Receptionist job interview questions and answers
Here’s what you should expect in a receptionist job interview in New Zealand.
As a receptionist, you’ll be one of the first people a customer or client interacts with when they enter the company premises.
In other words, first impressions will count for a lot in this role. This means your job interview takes on a whole new level of importance, as it will showcase to the employer a lot of the skills you’ll need for the job.
To help you prepare, we’ve got some sample interview questions for receptionist roles that employers love to ask. Prepare for these, and you’ll be putting yourself on the front foot.
Receptionist interview questions and answers
1. How do you manage simultaneous requests from different people?
Behavioural interview questions around workload management are common in receptionist interviews, as you’ll need to juggle multiple priorities, often coming from a range of different people within the organisation.
The most important thing here is that you’ll need to show you have a strategy for sorting the must-do-now tasks from those that can afford to be pushed to the back burner for now. Wherever possible, try to use real life examples to demonstrate how you’ve achieved this in the past and the success you’ve had.
You should expect behavioural interview questions that test your thinking in hypothetical scenarios.
2. How do you deal with difficult customers?
One of the less fun parts of being a receptionist is dealing with unhappy or downright rude customers. Unfortunately, it’s just part of the job.
Again, when employers are asking this type of question, they want to see that you’re aware that this will happen, and have developed a constructive way of turning this situation around.
Every receptionist will have a different approach to this situation, so there isn’t one correct answer, but among the things they’ll want to hear are:
- How you’ll talk the customer down if they’re worked up.
- How you’ll get to the root cause of the problem.
- When you’ll escalate the issue, and who you’ll escalate to.
Here, we’d recommend using the STAR method for answering interview questions. STAR stands for ‘Situation, Task, Action, Result’ – meaning you need to provide a situation you’ve been in, explain the task you had to complete, the action you took and the (successful) result you saw.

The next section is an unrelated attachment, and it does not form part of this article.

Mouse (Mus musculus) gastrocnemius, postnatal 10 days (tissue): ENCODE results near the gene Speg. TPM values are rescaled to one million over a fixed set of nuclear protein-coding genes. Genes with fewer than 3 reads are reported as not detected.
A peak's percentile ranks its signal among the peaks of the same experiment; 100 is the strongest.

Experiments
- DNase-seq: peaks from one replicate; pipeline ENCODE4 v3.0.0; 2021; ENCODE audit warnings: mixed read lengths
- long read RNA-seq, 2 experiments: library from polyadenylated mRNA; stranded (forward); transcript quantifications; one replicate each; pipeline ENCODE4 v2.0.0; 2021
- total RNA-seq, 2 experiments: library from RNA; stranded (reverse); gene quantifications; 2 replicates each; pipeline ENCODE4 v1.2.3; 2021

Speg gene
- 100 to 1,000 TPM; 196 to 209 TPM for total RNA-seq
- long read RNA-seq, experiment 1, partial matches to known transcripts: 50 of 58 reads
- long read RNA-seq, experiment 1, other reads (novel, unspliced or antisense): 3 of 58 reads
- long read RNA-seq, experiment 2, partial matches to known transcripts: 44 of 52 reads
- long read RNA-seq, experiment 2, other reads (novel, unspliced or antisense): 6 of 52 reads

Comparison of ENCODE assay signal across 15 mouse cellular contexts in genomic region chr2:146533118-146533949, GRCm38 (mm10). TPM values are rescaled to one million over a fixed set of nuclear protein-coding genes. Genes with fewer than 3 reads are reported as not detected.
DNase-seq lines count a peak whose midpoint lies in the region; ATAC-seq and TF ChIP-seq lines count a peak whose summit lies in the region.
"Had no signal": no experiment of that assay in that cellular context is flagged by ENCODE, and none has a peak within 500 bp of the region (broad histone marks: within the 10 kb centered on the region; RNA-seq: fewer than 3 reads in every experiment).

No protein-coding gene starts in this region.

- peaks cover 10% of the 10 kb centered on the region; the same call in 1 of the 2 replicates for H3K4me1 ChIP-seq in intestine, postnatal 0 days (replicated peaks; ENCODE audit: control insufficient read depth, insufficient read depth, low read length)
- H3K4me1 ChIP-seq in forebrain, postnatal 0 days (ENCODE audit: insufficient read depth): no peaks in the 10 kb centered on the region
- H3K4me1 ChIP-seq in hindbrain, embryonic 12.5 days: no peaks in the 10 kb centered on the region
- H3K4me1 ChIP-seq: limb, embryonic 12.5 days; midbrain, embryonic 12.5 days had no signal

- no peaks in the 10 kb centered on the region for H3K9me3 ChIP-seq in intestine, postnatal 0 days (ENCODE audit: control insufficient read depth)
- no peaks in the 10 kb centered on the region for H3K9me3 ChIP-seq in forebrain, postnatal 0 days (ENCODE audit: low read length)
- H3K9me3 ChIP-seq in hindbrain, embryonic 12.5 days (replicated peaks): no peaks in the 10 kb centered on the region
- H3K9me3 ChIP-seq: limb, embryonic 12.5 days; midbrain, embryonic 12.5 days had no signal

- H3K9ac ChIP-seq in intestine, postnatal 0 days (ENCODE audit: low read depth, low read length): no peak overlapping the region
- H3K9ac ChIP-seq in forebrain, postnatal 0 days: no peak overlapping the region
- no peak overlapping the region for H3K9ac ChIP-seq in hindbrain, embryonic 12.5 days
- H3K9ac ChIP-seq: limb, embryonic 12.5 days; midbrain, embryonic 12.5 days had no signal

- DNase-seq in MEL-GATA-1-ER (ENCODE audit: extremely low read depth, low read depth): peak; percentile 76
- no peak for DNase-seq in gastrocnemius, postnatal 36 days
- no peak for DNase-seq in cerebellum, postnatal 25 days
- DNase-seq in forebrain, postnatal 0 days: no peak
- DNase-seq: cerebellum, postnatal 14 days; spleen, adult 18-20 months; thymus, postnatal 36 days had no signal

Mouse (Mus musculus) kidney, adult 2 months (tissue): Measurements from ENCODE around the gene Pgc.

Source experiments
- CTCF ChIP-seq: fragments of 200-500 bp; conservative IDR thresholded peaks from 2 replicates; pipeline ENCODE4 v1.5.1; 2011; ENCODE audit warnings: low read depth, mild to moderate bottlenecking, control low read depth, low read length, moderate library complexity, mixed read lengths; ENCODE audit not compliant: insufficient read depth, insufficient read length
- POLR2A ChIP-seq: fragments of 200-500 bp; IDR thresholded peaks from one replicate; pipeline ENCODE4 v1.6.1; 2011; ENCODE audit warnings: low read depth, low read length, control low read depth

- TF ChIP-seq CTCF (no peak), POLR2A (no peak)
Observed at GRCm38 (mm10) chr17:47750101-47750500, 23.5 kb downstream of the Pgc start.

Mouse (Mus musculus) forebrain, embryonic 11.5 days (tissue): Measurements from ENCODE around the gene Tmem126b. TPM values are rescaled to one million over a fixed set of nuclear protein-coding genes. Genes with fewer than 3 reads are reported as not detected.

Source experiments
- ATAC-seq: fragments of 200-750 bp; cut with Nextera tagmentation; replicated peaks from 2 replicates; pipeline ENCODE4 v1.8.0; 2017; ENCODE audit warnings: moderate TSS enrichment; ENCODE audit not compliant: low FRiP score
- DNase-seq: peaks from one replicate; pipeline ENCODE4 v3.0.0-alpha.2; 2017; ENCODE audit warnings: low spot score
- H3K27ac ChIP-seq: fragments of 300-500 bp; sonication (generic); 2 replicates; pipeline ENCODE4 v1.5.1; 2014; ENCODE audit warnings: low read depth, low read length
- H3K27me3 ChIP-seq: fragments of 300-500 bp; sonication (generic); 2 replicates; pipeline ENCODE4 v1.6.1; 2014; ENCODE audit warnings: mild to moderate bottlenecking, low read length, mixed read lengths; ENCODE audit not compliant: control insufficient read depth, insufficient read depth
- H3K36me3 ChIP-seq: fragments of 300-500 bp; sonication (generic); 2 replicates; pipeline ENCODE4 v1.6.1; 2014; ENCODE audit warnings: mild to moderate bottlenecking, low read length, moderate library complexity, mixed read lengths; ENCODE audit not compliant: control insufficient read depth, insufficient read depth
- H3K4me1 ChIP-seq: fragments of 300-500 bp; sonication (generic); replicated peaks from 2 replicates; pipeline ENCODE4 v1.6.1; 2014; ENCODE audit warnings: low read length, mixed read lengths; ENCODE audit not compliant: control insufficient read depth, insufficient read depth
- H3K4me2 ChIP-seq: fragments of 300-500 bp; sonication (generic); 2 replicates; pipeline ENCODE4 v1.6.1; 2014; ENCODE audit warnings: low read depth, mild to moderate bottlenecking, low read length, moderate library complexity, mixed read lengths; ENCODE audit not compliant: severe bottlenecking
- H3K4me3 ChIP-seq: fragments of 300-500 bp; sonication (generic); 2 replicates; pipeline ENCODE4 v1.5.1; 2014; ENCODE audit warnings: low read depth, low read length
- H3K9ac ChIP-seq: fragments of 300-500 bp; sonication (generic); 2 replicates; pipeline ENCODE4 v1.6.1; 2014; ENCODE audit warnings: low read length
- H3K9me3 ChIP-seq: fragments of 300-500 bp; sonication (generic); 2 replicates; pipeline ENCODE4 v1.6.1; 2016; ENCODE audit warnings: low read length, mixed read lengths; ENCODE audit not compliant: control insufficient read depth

3. What software packages do you have experience with?
One of the key skills for working as a receptionist is being able to use whatever software packages the company uses for its data management and client record-keeping.
Now, there’s no need to panic if you find out in the interview that this company uses a suite of programmes that you haven’t touched before. If this is the case, what you need to do is show the breadth of experience you have with other software packages, and talk about how quickly you’re able to pick these up. Of course, if you know that one of the software packages you’ve used previously has very similar functionality to the one the company has opted for, it makes sense to make particular mention of the transferable skills you have here.
4. How have you improved processes in your previous roles?
Receptionist roles are all about efficiency, and many organisations have developed processes to ensure that everything runs as smoothly.
However, great professionals don’t only know how to follow existing procedures, they can also spot room for im provement. Therefore, your job interviewer will be keen to know whether you;ve got the eagle-eye and confidence necessary to pick out existing problems and raise them.
Employers will want to know what extra you bring to the table.
5. How would you add value as a receptionist?
This is another question aimed at discovering what you bring to the table over and above your core duties. From your perspective, this question is the perfect opportunity for you to mention any of your core skills and attributes that haven’t come up so far.
For example, if you speak a foreign language, which might help in communicating with customers from overseas, this question is a gift that allows you to talk about this extra skill.
If nothing immediately springs to mind, instead, you could talk about how you go above and beyond to make customers feel welcomed and listened to, therefore making you the best possible first point of contact for the business.
6. What have you done in previous roles to increase revenue?
While it may not be your primary responsibility, there will be opportunities in your time as a receptionist to increase revenue for the business, for example through upsells.
Therefore, your prospective employer will be interested in whether you have experience in doing this before, and how you go about raising revenue without making the customer feel like they’re sold to.
If you haven’t done this before, don’t panic, but it might be a good idea to have a quick read through some basic sales techniques to see how this might be done. A good answer here will demonstrate that you understand the importance of not being too forceful with your selling, and that you prioritise the customer experience first and foremost.
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